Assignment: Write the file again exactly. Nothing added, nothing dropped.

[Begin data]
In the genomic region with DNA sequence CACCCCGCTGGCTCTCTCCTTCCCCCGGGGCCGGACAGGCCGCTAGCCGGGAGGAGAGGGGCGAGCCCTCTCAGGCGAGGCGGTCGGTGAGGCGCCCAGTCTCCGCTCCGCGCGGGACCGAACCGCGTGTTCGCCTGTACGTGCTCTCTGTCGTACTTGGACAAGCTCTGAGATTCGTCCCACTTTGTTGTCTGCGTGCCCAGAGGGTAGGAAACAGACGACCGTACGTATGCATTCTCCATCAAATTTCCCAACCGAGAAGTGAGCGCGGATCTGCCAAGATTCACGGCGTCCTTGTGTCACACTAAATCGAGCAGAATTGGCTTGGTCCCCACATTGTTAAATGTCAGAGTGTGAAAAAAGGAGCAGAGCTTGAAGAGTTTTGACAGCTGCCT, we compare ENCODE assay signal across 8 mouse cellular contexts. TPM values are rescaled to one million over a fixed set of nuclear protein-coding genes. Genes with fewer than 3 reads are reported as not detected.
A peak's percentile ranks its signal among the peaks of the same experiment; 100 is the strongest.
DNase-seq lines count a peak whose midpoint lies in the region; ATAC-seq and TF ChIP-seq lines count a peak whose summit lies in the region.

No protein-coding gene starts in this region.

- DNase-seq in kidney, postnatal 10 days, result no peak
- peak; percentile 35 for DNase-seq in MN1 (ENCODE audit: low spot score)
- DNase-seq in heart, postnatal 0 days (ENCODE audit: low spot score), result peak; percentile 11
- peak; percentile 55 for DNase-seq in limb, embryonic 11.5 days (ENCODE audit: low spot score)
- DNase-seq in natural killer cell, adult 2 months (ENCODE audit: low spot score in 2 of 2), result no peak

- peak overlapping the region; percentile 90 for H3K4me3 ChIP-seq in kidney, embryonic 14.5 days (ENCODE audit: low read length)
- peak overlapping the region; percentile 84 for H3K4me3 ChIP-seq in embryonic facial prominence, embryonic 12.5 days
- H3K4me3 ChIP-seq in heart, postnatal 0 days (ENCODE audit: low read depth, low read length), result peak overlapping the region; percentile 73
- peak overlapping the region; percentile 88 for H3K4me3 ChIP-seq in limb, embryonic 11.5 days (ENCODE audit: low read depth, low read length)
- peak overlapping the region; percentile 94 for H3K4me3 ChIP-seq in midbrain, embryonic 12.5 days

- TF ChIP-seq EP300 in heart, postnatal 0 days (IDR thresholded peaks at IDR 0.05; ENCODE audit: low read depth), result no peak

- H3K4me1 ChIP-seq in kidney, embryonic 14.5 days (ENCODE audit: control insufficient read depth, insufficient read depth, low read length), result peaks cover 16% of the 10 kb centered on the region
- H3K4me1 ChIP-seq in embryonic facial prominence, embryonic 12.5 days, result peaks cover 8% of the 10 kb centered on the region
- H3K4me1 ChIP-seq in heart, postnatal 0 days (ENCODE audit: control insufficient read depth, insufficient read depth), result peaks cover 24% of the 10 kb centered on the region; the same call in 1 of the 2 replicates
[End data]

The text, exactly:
In the genomic region with DNA sequence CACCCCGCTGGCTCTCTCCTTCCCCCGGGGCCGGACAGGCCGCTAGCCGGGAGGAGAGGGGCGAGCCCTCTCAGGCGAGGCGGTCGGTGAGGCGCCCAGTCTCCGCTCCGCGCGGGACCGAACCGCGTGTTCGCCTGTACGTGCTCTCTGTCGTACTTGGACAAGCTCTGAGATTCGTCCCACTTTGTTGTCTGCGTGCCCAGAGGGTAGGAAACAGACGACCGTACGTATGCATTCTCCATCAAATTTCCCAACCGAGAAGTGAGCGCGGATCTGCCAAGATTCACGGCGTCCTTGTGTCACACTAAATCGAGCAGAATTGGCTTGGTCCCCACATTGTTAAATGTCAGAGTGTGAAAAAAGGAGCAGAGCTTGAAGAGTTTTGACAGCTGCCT, we compare ENCODE assay signal across 8 mouse cellular contexts. TPM values are rescaled to one million over a fixed set of nuclear protein-coding genes. Genes with fewer than 3 reads are reported as not detected.
A peak's percentile ranks its signal among the peaks of the same experiment; 100 is the strongest.
DNase-seq lines count a peak whose midpoint lies in the region; ATAC-seq and TF ChIP-seq lines count a peak whose summit lies in the region.

No protein-coding gene starts in this region.

- DNase-seq in kidney, postnatal 10 days, result no peak
- peak; percentile 35 for DNase-seq in MN1 (ENCODE audit: low spot score)
- DNase-seq in heart, postnatal 0 days (ENCODE audit: low spot score), result peak; percentile 11
- peak; percentile 55 for DNase-seq in limb, embryonic 11.5 days (ENCODE audit: low spot score)
- DNase-seq in natural killer cell, adult 2 months (ENCODE audit: low spot score in 2 of 2), result no peak

- peak overlapping the region; percentile 90 for H3K4me3 ChIP-seq in kidney, embryonic 14.5 days (ENCODE audit: low read length)
- peak overlapping the region; percentile 84 for H3K4me3 ChIP-seq in embryonic facial prominence, embryonic 12.5 days
- H3K4me3 ChIP-seq in heart, postnatal 0 days (ENCODE audit: low read depth, low read length), result peak overlapping the region; percentile 73
- peak overlapping the region; percentile 88 for H3K4me3 ChIP-seq in limb, embryonic 11.5 days (ENCODE audit: low read depth, low read length)
- peak overlapping the region; percentile 94 for H3K4me3 ChIP-seq in midbrain, embryonic 12.5 days

- TF ChIP-seq EP300 in heart, postnatal 0 days (IDR thresholded peaks at IDR 0.05; ENCODE audit: low read depth), result no peak

- H3K4me1 ChIP-seq in kidney, embryonic 14.5 days (ENCODE audit: control insufficient read depth, insufficient read depth, low read length), result peaks cover 16% of the 10 kb centered on the region
- H3K4me1 ChIP-seq in embryonic facial prominence, embryonic 12.5 days, result peaks cover 8% of the 10 kb centered on the region
- H3K4me1 ChIP-seq in heart, postnatal 0 days (ENCODE audit: control insufficient read depth, insufficient read depth), result peaks cover 24% of the 10 kb centered on the region; the same call in 1 of the 2 replicates